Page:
A letter from Jane, who is nursing British troops, asks Tarzan's help in obtaining a malaria serum extractable from jungle plants. Tarzan and Boy set out across the desert looking for the ... See full summary »
Zandra, white princess of a lost civilization, comes to Tarzan for help when Nazis invade the jungle with plans to conquer her people and take their wealth. Tarzan, the isolationist, ... See full summary »
This 13 chapter serial is based on the comic strip character Ace Drummond created by Eddie Rickenbacker. Ace is a 'G-Man of the sky' working out of Washington D.C. He is sent to Mongolia to... See full summary »
John 'Dusty' King,
Noah Beery Jr.
In the African Jungle, a group of Europeans come across the fabled white man who was raised by apes. Tarzan takes an immediate liking to the blond Mary Brooks and rescues her during a nasty... See full summary »
The nefarious Dr. Fu Manchu searches for the keys to the tomb of Genghis Khan, in order to fulfill a prophecy that will enable him to conquer the world. His nemesis, Dr. Nayland Smith, and ... See full summary »
A letter from Jane, who is nursing British troops, asks Tarzan's help in obtaining a malaria serum extractable from jungle plants. Tarzan and Boy set out across the desert looking for the plants and wind up ruining a German's attempt to capture a wild horse. They arrive in an Arab city and rescue a stranded American lady magician, sentenced to be hanged for carrying a secret message to the Sheik. To obtain the plants, Tarzan must fight prehistoric monsters, Nazis, and so on. Written by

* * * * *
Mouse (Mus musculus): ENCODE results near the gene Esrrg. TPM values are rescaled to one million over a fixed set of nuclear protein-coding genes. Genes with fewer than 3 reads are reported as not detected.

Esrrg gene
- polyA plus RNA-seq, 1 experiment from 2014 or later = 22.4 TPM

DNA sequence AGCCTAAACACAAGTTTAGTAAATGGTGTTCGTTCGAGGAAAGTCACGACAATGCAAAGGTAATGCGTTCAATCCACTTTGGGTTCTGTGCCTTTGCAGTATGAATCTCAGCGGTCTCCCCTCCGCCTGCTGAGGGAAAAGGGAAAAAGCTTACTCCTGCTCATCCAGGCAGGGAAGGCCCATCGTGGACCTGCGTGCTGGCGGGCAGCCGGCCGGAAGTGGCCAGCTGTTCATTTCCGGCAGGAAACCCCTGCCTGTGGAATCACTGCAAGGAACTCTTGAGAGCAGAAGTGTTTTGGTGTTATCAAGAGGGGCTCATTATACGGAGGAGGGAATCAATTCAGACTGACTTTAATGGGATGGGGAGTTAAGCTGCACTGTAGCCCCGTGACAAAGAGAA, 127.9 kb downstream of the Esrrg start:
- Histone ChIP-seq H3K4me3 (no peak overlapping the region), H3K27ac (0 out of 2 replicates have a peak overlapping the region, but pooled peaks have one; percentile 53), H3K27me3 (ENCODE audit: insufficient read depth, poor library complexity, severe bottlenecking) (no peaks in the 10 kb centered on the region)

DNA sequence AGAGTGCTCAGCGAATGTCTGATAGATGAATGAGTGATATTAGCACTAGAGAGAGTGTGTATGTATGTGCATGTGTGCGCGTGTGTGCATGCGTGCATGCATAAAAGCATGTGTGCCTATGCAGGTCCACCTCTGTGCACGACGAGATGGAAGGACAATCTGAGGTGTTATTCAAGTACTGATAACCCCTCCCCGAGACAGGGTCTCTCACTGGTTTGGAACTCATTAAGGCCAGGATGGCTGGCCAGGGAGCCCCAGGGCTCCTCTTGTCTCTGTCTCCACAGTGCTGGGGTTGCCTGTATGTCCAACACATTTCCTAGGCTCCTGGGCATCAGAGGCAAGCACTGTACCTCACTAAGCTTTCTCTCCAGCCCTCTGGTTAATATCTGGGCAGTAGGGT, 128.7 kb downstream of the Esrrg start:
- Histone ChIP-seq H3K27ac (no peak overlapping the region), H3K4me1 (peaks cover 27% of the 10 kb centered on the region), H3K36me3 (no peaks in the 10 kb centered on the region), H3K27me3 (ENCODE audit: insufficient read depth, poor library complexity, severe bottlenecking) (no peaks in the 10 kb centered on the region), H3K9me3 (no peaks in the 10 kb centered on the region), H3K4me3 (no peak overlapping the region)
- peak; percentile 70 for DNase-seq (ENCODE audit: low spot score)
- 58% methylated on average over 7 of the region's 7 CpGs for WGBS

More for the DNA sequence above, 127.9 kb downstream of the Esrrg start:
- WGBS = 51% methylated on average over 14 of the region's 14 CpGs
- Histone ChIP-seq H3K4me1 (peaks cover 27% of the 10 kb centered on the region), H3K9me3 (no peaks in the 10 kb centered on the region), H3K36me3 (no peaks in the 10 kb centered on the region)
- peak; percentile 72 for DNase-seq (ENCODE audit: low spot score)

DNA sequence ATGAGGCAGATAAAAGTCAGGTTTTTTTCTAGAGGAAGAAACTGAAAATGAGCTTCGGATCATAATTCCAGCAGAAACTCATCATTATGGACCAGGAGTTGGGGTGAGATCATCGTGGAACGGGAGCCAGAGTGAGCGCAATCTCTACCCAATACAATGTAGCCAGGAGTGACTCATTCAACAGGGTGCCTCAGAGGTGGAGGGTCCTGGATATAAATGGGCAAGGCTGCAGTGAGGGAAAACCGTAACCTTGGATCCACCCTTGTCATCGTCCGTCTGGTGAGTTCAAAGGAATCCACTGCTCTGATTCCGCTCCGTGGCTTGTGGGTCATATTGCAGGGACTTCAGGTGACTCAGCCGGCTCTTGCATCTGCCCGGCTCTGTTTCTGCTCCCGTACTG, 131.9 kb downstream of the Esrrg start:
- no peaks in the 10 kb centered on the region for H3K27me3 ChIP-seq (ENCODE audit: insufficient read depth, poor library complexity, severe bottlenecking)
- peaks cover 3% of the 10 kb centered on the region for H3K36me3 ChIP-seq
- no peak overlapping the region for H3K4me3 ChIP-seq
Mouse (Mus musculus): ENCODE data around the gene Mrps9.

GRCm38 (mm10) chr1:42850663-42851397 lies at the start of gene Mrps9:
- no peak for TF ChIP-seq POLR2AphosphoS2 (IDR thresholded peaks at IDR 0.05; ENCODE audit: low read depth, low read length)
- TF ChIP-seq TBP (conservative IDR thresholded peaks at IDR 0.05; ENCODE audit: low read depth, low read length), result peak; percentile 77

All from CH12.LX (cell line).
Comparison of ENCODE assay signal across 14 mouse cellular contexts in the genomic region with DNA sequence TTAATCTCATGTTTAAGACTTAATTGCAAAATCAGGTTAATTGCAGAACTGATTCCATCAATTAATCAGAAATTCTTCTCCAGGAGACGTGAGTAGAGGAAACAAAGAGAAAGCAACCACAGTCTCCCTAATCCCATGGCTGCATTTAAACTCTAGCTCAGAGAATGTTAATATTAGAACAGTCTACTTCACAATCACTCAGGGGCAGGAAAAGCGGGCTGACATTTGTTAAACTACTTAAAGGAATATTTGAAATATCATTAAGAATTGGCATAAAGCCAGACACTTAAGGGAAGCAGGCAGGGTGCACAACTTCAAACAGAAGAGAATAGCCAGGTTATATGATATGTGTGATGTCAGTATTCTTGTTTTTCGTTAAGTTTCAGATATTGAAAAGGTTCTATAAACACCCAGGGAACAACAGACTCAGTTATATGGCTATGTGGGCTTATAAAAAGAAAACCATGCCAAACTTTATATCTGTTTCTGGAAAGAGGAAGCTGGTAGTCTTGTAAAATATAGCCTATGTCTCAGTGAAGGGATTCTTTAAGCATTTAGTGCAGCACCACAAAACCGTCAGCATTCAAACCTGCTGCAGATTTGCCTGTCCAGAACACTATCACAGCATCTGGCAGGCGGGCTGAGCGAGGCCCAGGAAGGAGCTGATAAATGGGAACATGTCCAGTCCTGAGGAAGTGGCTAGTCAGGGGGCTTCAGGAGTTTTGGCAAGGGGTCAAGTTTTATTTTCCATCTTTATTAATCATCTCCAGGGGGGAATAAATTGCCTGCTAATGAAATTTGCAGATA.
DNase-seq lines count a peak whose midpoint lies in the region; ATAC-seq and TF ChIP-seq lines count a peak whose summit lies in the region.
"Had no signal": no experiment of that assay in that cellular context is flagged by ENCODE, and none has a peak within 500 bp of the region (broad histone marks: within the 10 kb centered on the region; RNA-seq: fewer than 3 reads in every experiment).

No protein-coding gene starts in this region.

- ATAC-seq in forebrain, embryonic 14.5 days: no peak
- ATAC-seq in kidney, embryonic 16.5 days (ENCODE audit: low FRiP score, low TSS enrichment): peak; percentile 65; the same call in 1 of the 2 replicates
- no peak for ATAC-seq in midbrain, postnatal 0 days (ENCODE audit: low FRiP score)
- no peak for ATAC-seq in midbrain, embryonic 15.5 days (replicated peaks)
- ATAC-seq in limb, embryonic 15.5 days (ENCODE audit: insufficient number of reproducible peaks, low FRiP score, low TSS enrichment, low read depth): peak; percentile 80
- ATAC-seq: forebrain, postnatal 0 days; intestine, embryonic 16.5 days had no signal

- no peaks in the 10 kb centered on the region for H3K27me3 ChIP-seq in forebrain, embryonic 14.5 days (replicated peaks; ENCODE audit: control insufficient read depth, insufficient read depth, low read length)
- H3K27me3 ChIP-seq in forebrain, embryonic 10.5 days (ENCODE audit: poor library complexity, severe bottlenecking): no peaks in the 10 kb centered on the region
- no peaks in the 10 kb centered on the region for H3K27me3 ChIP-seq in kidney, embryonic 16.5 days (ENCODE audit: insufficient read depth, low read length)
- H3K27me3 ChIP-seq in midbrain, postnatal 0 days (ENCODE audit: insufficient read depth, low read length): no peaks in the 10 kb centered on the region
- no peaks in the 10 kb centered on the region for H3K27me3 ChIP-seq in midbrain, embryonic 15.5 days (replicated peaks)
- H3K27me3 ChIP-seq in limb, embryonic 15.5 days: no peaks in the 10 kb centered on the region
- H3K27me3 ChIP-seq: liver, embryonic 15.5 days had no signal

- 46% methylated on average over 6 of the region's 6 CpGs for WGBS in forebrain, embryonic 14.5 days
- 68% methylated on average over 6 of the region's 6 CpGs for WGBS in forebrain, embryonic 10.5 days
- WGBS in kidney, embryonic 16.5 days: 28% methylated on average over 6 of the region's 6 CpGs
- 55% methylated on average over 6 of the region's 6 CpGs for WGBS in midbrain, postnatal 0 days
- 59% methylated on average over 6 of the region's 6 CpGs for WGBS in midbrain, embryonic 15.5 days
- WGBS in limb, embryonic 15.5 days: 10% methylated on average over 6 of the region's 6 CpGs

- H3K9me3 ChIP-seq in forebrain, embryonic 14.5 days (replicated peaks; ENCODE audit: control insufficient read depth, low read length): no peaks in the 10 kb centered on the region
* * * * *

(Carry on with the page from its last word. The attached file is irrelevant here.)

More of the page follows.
Ed Stephan <email@example.com>
When Tarzan and Boy walk across the hot, sandy desert on their way to get the medicine from the jungle, they both walk across it in their bare feet. Sand often gets extremely hot out in the desert, and both of them should be suffering from burns on the bottoms of their feet, but they do not. See more »
A Tarzan adventure in a desert with mysterious creatures and plants.
Edger Rice Burrough's Tarzan was never meant to be muscular although as portrayed by Elmo Lincoln, Frank Merrill and Gordon Scott's Tarzan was indeed very much so. Young Johnny Weissmuller's Tarzan was lithe, strong and athletic with a beautiful manly body. In Tarzan and the Desert Mystery, Johnny Weissmuller looked big , strong and the way he lifted the Arabs --accompanying the American girl magician Nancy Kelly who was providing a free performance in the middle of a desert-- and threw them by mistake despite protests from Kelly was very impressive and entertaining. The second scene that was equally entertaining was the scene in which Tarzan was attacked after being falsely accused of stealing the stallion. Here we find Tarzan throwing the opponents about like little toys and fighting like a majestic lion. I think only Weissmuller could give such a splendid performance. He looked every inch a Tarzan and I should think he was much better built than perhaps Lincoln and Scott. Scott had weight lifter's build and became an extremely believable Tarzan in later films and Lincoln so long as he was in the jungle proved to be a very popular Tarzan with the moviegoers. Nancy Kelly's performance was very humorous and at times very very perceptive. Johnny Sheffield's performance as boy was as to expected , excellent. Cheeta was a great fun to watch and interestingly besides the usual quota of animal extras viz lions, elephants, wild horses, monkeys a number of mysterious prehistoric creatures were included and also a gigantic spider. The stallion that Tarzan rode added an extra element of interest and a novel feature and instead of stampeding wild elephants we have horses stampeding in this movie. The story is quite what one could expect if one is familiar with Newspaper Tarzan Comic Strips as drawn by Hogarth, Manning, Celardo and Foster. These news paper comic strips gave Tarzan a personality and ultimately made it popular enough to be made into movies. The story is a good change but what one could expect for a good Tarzan yarn. Another feature one notices in this film is instead of the " repetitious" vine swinging one finds in in some of excellent MGM films the vine swinging is a refreshing change in this RKO film. I enjoyed it very much and it is an excellent fare for the whole family. I have seen it several times.
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